Strategies for Managing Anxiety
By Hallie Bulkin
And we’re back with part 2 of our series on strategies for managing anxiety. If you missed part 1, you can go back and read it here: Part 1. How to Strategically Manage Anxiety. My goal in Part 1 was to share a personal experience and set up the groundwork for understanding anxiety a little more, especially if it is not something that you have ever personally experienced. Today the goal is to help add some strategies to your toolbox to help you or your loved one(s) better cope with and manage anxiety.
According to Google, the definition of anxiety is:
- A feeling of worry, nervousness, or unease, typically about an imminent event or something with an uncertain outcome.
- Desire to do something, typically accompanied by unease.
So basically, breaking it down…anxiety can be a result of a not-so-good feeling you have due to an event or outcome (even one that you WANT to take part in) that builds up and makes it feel largely unmanageable (resulting in you feeling negative feelings including lack of success or failure). Can you relate to this for yourself or a loved one?
In my experience working with children I grew quite a toolbox of strategies to help my kiddos overcome anxiety. That is what I want to share with you today. In order to decrease anxiety you need to set yourself or your child up for success. You can do this by providing the tool(s) needed so that you or your child can feel more comfortable and less worried about the imminent event and/or outcome of that event.
Add the following strategies to your toolbox to set yourself and/or your child up for success:
- *Picture Schedules. This is basically a permanent daily picture schedule for the basics or with dynamic removable (velcro) picture pieces (and a “done pouch” attached to the back of the schedule). The purpose behind this is to let the child keep a visual “to do” list so they know what to expect next and they know what they have already accomplished that day. Knowing when something is starting, what to expect during and when it is going to end will help to decrease anxiety.
- Time-Sensitive Warnings. Give a time sensitive warning at 5 minutes, 2 minutes, and 1 minute before the end of the activity followed by a consistent signal at activity end time (e.g., always say “We’re all done!” at the end of the activity). Even though a child may thrive on knowing when the activity will be over, doesn’t mean you can just yank them from the situation when you are ready to be done. You need to give them warnings as you get closer to the end of the activity. I recommend a 5 minute warning, followed by a 3 or 2 minute warning, a 1 minute warning and then a phrase to let them know the activity has come to an end. If you use the same consistent phrases when giving time-sensitive warnings the child will actually become comforted by having this structure and it will make transitioning out of an activity to the next one MUCH easier and more successful!
- *First…Then. I often here a lot of parents using ‘If…Then’. This doesn’t work for several reasons but mainly because you are bargaining with your child (if you do X then you get Y) This assumes that if they choose NOT to do something (X), they wont get the reward (Y). But what if there is anxiety around doing the “X” in order to get the “Y”? You can reduce the chances of the surrounding anxiety by simply using the words “First…Then.” “First…Then” provides clear instruction on what must be done first and what is to follow, helping to decrease anxiety. It is no longer an option, now it is a definitive plan. It may sound like a little difference but it’s actually a big one! You may want to try using a “First…Then” picture board if visual/pictures are needed for success.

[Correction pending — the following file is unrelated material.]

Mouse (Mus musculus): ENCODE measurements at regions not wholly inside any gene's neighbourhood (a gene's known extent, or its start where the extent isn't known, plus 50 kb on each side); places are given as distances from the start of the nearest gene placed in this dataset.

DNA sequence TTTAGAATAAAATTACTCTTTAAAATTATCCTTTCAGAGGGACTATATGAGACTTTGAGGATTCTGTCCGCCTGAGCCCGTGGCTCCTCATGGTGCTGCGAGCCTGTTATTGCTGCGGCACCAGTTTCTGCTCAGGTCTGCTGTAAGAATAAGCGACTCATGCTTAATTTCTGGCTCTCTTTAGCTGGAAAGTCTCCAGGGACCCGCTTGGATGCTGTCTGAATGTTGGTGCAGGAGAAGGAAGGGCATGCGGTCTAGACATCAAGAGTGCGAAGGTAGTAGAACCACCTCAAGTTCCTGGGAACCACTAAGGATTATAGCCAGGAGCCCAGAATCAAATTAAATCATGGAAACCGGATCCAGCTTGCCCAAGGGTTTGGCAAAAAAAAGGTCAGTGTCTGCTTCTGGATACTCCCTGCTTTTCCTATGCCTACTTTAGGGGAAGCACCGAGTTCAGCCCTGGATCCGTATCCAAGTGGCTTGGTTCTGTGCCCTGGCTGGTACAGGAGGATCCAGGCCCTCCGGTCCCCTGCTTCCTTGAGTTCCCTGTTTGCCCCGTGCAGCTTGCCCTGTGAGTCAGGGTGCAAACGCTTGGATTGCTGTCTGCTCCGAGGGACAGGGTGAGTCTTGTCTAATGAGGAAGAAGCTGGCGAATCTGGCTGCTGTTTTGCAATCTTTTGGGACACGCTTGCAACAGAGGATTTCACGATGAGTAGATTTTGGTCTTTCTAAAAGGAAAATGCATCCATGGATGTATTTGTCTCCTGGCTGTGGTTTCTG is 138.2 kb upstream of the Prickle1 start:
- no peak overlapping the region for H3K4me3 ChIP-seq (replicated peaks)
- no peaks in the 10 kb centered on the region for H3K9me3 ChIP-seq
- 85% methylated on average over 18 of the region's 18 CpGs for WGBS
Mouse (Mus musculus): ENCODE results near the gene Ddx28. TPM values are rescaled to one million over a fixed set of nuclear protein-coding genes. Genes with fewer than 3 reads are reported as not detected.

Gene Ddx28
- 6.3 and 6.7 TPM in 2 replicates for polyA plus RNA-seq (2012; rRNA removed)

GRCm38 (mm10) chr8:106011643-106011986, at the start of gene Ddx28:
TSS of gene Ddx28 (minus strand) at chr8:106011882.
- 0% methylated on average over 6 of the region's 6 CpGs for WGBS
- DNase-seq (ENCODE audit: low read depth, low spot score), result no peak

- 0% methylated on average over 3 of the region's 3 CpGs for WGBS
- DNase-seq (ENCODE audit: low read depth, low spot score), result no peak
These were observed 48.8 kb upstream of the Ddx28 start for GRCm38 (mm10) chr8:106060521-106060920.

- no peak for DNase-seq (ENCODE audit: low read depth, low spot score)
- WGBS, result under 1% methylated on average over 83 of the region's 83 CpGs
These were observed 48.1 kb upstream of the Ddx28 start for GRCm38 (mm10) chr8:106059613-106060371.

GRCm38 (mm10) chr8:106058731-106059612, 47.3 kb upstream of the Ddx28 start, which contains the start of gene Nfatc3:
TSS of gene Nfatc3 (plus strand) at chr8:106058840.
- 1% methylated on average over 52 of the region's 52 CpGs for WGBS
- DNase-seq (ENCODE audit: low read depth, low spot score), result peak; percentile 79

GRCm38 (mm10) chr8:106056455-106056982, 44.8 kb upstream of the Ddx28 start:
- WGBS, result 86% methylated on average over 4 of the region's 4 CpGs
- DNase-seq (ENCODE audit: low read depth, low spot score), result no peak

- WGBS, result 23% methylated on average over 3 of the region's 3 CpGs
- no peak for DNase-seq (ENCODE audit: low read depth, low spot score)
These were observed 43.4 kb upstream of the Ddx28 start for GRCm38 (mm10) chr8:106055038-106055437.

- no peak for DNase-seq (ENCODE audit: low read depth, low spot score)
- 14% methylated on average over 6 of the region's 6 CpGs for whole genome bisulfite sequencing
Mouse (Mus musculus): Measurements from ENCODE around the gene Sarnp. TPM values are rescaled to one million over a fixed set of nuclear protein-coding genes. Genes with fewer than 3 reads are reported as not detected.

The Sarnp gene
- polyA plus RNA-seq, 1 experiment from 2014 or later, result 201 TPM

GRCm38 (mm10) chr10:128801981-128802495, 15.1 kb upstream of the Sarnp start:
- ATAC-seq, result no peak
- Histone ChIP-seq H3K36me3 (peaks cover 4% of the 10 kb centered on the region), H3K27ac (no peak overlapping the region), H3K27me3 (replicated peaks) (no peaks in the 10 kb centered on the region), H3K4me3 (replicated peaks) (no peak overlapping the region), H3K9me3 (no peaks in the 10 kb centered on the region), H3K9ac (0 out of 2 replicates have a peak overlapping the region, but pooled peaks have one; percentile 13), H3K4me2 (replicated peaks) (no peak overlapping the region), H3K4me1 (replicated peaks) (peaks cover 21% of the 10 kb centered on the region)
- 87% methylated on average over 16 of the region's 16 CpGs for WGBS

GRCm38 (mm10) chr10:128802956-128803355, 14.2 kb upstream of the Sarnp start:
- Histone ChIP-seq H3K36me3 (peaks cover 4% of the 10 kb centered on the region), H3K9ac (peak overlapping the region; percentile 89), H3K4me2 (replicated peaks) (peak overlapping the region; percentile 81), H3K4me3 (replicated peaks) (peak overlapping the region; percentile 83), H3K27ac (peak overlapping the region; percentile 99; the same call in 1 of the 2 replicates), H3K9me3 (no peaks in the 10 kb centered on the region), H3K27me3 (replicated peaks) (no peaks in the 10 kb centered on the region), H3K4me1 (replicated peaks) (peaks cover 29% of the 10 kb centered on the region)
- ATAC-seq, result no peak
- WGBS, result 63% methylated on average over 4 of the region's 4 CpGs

- Give 2 options. Now you want to make sure you do not make them more anxious by providing too many options, so two is a safe number. If you KNOW they can handle more then go for three options, but I would limit it there. Be sure that the options that you provide are options that you would be satisfied with, regardless of which one the child chooses. This gives the child sense of control over situation which can reduce anxiety and increase cooperation. For example, you may ask, “Want apple or banana?” Note: If your child is a visual learner you may need to have a system where you provide the options in pictures (are you imagining you may need to carry around a binder with pictures now? This may be a great topic for our upcoming online TV show launch…more to come on that).
- *Expectations chart. Create a chart with pictures (or written word if they are reading and that’s a strength of theirs) of the behaviors that are expected in a given situation. Before partaking in a given activity the child chooses from options and puts them on board (using velcro/laminated pictures). Your child can keep this tool in front of them as a reminder of what to do and expect during that activity. This will help them focus on what they should be doing and help to decrease anxiety since it will become a more familiar experience.
These strategies help with starting, completing, ending and transitioning between activities. If your child struggles with any of these at school you may want to ask their teacher to implement some of these strategies. They work when used consistently! Furthermore, I have used all of these strategies successfully with kids as young as 18 months of age. You can modify to make these strategies very simple or more complicated based on the child’s age.
*If you would like an example of what any of the picture schedules or other tools look like, please let me know!
Have you ever tried any of these strategies? Can you think of any additional ones that you have used that aren’t listed here? Please share by commenting on this article below!